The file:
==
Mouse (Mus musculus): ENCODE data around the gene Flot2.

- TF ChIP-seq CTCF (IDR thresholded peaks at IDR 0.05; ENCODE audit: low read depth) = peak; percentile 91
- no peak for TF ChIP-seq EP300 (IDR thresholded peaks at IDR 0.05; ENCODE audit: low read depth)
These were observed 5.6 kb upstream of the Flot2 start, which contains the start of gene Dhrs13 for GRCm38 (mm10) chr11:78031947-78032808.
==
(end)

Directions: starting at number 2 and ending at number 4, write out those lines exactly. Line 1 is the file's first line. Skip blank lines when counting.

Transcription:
- TF ChIP-seq CTCF (IDR thresholded peaks at IDR 0.05; ENCODE audit: low read depth) = peak; percentile 91
- no peak for TF ChIP-seq EP300 (IDR thresholded peaks at IDR 0.05; ENCODE audit: low read depth)
These were observed 5.6 kb upstream of the Flot2 start, which contains the start of gene Dhrs13 for GRCm38 (mm10) chr11:78031947-78032808.